Can Blockchain Be Socially Responsible?

We’ve learnt of the many ways that using blockchain technology can have a positive outcome when advancing compliance functions within the gambling and gaming world. This powerful tool not only helps operators avoid fines and different types of risks but can potentially assist with the ethical framework of organisations.

Gambling isn’t universally accepted by all institutions for one reason: the burden of social responsibility. To begin with, the word “gambling” already possesses negative connotations of addiction and poor financial management. This doesn’t have to be the case if you have powerful resources in place to monitor the behaviours of consumers.

In the sphere of protecting vulnerable customers, the Financial Conduct Authority’s Treating Customers Fairly (FCA TCF) rules distinguishes six expectations for organisations to adhere to:

  1. Understanding customers’ needs;
  2. Equipping workforces to recognise and respond to harmful behaviours;
  3. Creating products and service designs that are fit for purpose;
  4. Having empathetic customer support;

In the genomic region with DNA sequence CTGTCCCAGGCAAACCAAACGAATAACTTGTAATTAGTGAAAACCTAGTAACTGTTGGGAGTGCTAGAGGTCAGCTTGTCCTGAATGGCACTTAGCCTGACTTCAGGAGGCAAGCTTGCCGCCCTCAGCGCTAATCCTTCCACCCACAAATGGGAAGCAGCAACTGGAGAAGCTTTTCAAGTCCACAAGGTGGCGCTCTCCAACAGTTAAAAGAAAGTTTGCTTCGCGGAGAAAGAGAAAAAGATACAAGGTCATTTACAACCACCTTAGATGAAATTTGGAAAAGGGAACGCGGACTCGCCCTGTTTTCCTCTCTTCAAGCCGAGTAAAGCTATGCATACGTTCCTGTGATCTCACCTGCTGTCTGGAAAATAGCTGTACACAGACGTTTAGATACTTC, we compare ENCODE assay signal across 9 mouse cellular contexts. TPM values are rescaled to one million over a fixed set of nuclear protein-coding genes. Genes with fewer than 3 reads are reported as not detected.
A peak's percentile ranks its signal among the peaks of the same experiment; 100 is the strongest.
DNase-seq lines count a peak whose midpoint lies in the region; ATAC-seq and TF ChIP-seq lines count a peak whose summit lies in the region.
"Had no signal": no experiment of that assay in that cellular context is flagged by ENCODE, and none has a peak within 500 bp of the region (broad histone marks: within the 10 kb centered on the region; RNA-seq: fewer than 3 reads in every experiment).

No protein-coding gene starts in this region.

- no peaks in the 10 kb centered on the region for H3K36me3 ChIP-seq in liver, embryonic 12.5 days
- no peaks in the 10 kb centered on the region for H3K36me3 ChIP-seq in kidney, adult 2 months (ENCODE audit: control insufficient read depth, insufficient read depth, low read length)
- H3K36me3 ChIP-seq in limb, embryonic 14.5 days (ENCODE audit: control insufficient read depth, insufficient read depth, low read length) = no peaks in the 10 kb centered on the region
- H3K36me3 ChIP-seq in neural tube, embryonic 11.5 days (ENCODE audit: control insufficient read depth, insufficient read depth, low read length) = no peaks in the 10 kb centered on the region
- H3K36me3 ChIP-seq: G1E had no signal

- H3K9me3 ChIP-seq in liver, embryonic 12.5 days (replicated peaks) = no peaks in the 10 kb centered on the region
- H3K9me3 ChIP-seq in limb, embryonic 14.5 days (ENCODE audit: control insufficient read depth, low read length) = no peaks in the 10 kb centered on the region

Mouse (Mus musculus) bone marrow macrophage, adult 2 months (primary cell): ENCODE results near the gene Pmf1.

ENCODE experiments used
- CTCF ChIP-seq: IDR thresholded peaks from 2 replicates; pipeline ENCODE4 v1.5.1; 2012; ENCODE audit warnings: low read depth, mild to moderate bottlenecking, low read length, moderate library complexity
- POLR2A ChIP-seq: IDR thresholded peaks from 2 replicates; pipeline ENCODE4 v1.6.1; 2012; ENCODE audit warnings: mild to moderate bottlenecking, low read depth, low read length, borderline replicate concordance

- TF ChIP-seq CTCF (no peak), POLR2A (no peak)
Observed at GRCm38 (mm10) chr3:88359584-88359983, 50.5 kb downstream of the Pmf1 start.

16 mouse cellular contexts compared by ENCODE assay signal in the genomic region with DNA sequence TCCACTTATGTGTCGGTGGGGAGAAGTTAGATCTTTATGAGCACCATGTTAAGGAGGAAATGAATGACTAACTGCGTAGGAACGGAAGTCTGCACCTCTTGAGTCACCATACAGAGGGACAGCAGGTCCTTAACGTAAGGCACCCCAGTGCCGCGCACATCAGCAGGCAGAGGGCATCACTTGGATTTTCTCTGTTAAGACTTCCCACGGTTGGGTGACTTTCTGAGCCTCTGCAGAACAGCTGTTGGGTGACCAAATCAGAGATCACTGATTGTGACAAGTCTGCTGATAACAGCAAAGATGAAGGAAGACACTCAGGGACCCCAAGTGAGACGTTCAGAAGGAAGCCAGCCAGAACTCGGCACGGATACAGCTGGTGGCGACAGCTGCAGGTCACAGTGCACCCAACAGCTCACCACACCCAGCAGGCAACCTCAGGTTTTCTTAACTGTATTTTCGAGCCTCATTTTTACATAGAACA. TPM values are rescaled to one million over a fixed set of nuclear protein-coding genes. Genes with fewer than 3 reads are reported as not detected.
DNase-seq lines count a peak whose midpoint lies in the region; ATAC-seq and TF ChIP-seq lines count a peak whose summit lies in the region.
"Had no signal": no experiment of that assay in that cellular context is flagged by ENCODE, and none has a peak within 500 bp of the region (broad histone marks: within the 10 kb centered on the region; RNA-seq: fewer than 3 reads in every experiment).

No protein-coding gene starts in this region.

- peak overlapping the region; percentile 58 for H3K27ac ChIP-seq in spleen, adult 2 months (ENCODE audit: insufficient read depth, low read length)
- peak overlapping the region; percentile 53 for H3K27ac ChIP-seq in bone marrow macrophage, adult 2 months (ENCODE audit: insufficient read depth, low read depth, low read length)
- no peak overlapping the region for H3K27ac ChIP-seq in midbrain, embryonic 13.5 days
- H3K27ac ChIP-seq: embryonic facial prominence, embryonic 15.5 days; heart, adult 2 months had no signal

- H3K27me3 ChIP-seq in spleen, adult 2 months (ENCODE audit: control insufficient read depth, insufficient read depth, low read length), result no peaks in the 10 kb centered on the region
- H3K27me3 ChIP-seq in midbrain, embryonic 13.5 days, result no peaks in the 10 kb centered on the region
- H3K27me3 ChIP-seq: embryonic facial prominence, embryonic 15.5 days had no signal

5. Proactive marketing communications that inform customers of harmful behaviours;
  6. Monitoring and evaluating the outcomes of harmful behavioural patterns.

The most valuable resource to achieve these points effectively is data. Blockchain can collect data instantly and accurately. This is the main pain point for operators when challenged by regulators to prove that there are systems in place to protect and cater to the potential vulnerabilities their products can have on a customer. With this data written directly on the chain, all it takes for regulators to receive this data is to be given the permissions to do so. This is in comparison to having compliance records being made available upon inspection where data can easily be missed and/or lost.

Additionally, blockchain enables organisations to seamlessly meet Anti-Money Laundering (AML) and Know Your Customer (KYC) requirements through data, providing a solution to these majorly important functions. In being able to store such detailed analysis of behaviours in spending, blockchain technology allows operators to prevent customers from gambling unsustainably and also helps to assess their customers’ affordability. It shifts organisations away from being reactive to being proactive, which is what regulators assess their inspections on.

Despite the obvious benefits this evolution of technology can have on the gambling and gaming industry, blockchain is still misunderstood by organisations. The hope for the future of the industry is that blockchain can create and maintain safe environments, not only for the benefit and duty of care to customers but also for the reputational integrity of operators and the safety of their workforces.

Blockchain doesn’t make social responsibility an option; blockchain makes social responsibility a necessity.